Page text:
running couplings in the on-shell scheme

I am trying to understand exactly in which way running coupling constants arise in the "on-shell" renormalization scheme and which variations of this scheme are useful if I want a clean, physical interpretation of the renormalized couplings and the renormalized mass.

For sake of definiteness, lets take $\phi^4$-theory and look at the quartic vertex. I am defining my renormalized coupling by the requirement that the amputated 4-point Green's function satisfies $$G_4(s_0,t_0,u_0) = -i\lambda$$ at $s_0 = 4m^2$, $t_0 = u_0 = 0$, where $\lambda$ is the quartic coupling.

Now, when I compute the running of the coupling $\lambda$, I find that it doesn't run at all. This makes sense to me; after all, the scale at which I define it is absolutely fixed.

This means, if I want to see a running of my coupling constant, I should define it within an "on-shell-like" scheme at some arbitrary scale $\mu_R$, such as $$G_4(s_0,t_0,u_0) = -i\lambda$$ with $s_0 = t_0 = u_0 = \frac{4\mu_R^2}{3}$, correct?

This makes sense to me, physically: $\lambda$ is just the "effective" coupling strength I would observe in the process at the scale $\mu_R$, and is supposed to change as I repeat the experiment at a different $\mu_R$.

Now, I am wondering how to sensibly implement the analog of the second condition (in a clear, experimentally accessible way) for a cubic vertex or the propagator.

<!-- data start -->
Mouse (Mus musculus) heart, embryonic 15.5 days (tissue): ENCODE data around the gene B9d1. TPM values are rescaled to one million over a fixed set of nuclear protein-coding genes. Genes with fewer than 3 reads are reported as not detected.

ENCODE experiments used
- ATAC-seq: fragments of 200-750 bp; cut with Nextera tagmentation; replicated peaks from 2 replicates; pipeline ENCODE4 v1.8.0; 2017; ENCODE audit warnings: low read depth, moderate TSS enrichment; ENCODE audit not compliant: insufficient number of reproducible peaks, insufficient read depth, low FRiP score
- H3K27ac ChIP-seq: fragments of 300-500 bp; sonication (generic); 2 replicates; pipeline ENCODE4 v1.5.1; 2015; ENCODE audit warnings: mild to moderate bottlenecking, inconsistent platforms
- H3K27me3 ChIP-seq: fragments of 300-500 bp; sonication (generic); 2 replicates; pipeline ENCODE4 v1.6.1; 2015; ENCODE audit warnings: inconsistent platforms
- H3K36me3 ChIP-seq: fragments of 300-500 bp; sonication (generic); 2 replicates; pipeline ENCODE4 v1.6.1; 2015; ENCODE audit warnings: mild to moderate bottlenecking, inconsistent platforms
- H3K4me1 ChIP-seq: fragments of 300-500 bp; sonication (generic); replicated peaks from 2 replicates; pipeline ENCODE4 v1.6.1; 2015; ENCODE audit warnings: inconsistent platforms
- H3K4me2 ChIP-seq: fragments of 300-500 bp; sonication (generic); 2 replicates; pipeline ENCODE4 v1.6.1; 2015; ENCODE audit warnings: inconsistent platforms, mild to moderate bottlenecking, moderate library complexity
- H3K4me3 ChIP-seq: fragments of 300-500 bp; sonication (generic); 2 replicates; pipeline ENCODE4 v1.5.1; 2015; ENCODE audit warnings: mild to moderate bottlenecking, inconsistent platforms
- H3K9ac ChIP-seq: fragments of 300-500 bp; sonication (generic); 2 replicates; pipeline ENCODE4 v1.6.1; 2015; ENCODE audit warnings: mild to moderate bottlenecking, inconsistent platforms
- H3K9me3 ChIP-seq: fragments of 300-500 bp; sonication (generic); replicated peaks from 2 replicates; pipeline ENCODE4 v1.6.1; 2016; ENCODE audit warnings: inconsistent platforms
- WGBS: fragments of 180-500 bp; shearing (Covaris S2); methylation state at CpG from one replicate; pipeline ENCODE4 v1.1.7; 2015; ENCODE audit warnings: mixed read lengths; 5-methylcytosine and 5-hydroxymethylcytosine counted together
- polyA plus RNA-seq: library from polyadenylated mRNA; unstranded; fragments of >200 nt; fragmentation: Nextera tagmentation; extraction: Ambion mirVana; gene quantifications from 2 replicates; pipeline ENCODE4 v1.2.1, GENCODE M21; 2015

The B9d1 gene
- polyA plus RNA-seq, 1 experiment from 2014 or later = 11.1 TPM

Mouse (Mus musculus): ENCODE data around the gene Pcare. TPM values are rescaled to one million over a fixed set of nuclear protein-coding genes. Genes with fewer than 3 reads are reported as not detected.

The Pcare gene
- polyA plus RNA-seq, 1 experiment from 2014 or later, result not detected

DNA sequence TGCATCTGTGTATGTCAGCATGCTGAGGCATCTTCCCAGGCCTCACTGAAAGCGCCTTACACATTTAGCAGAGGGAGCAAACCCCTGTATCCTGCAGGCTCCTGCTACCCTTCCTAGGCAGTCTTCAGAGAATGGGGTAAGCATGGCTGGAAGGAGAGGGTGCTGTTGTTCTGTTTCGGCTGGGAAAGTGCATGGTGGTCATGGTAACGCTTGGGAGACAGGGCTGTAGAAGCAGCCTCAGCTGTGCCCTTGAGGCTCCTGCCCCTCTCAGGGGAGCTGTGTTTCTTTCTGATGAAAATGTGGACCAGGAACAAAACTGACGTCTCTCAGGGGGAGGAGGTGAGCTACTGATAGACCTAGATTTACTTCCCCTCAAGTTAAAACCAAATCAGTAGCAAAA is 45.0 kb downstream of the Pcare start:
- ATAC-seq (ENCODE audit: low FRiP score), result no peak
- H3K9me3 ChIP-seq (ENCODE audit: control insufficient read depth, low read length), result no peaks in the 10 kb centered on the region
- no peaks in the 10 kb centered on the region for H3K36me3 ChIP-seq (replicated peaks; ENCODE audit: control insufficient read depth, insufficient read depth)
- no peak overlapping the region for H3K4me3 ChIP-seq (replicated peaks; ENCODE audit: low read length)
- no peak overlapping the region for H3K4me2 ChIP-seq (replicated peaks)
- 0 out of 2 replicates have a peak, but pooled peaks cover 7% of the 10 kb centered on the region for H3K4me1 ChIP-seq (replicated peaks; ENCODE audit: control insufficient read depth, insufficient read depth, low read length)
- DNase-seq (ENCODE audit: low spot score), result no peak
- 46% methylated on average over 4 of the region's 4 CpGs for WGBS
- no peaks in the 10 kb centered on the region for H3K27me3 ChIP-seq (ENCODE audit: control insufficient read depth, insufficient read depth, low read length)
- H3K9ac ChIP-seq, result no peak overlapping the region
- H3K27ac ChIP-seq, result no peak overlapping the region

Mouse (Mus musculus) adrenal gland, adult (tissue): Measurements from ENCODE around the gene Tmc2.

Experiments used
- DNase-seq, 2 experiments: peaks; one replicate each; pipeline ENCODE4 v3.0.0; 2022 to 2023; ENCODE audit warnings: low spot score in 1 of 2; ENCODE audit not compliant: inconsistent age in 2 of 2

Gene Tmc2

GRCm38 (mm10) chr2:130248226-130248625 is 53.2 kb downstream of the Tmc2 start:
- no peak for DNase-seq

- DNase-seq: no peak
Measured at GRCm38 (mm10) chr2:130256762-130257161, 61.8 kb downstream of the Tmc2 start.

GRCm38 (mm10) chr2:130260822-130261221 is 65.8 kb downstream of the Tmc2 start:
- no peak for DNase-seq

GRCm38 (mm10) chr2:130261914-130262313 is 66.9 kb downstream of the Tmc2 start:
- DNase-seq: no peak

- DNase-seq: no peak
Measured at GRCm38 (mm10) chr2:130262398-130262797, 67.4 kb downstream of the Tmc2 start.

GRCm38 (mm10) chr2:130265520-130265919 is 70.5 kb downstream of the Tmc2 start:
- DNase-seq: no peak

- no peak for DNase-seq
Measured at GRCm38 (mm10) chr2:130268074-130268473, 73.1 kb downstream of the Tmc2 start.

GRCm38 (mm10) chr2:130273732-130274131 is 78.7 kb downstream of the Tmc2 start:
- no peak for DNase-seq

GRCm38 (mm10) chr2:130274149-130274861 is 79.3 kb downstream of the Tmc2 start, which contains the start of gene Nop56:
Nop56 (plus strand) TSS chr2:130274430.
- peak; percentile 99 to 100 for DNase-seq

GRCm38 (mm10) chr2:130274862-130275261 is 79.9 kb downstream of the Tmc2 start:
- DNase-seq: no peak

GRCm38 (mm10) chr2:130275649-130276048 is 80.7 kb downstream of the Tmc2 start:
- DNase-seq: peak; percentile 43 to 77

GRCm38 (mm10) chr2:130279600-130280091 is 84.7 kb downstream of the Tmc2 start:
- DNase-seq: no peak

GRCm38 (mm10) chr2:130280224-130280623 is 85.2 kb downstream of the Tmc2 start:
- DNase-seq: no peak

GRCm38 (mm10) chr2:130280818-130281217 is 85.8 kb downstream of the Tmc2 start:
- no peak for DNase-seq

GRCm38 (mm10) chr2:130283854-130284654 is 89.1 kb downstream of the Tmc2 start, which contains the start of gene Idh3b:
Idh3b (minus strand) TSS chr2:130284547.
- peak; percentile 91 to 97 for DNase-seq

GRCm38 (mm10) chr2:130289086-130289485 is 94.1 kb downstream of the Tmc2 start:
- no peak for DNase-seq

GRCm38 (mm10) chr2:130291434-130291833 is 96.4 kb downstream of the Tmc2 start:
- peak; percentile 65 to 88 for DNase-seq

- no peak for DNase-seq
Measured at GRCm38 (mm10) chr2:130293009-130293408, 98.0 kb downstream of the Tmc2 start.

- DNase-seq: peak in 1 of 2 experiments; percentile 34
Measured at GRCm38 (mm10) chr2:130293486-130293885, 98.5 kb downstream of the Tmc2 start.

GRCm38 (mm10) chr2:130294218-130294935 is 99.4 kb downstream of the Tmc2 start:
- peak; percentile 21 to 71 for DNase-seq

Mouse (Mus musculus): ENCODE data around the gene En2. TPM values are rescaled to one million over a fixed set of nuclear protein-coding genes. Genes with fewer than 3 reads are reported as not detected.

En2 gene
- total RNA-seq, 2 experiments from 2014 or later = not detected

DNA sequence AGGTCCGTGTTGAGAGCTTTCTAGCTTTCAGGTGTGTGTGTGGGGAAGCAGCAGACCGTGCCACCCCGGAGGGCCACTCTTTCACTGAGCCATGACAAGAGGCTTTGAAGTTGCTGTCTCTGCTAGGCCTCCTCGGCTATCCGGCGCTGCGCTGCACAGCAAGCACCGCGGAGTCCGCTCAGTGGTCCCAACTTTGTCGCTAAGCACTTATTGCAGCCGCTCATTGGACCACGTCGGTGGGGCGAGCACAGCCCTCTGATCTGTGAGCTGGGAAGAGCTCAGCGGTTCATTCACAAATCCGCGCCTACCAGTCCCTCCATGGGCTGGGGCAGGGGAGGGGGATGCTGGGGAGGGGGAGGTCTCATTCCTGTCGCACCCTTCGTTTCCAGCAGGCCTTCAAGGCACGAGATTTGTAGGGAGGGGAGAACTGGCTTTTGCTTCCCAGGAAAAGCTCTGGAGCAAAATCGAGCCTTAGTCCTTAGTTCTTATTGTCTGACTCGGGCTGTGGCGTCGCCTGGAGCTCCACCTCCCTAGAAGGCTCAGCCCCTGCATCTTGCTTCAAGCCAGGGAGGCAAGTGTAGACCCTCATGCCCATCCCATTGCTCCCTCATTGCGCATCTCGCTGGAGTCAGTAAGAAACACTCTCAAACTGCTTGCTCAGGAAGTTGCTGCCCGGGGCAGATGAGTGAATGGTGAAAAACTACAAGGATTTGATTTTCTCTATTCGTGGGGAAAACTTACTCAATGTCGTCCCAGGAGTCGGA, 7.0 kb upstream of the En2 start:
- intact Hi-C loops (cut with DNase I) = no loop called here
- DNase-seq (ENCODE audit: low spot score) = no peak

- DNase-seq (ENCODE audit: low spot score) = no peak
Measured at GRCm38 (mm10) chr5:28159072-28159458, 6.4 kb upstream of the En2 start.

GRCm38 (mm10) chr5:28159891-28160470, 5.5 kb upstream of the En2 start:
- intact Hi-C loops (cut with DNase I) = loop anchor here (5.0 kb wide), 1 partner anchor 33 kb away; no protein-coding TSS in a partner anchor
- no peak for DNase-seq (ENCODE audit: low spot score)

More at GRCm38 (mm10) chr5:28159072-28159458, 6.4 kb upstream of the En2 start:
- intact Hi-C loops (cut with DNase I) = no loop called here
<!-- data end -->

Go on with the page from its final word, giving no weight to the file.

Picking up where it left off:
For the $\phi^3$-interaction, which I can interpret as a decay process $\phi\rightarrow\phi\phi$: if $p_1$ is the momentum of the incoming $\phi$, and $p_2$, $p_3$ the momenta of the outgoing particles, does it make sense to demand that $$G_3\big\rvert_{p_1^2 = \mu_R^2,p_2 = p_3} = -i\alpha$$ if we take $\alpha$ to be the cubic coupling? (I imagine that with this definition, the running of $\alpha$ would give me information about how the coupling behaves as I sweep over the offshellness of the incoming $\phi$, which is possibly an intermediate state in some bigger diagram)

I am having trouble picturing an equally accessible definition of the renormalized mass entering into the propagator. If we write the full propagator as $$\frac{i}{p^2-m^2-\Sigma(p^2)}$$ a common prescription seems to be (at least according to Peskin & Schröder) to require a pole of unit residue at $p^2 = -\mu_R^2$. It is not obvious to me why using a spacelike momentum is a sensible way to do it.

Can somebody enlighten me or provide an alternative, in line with the other two examples?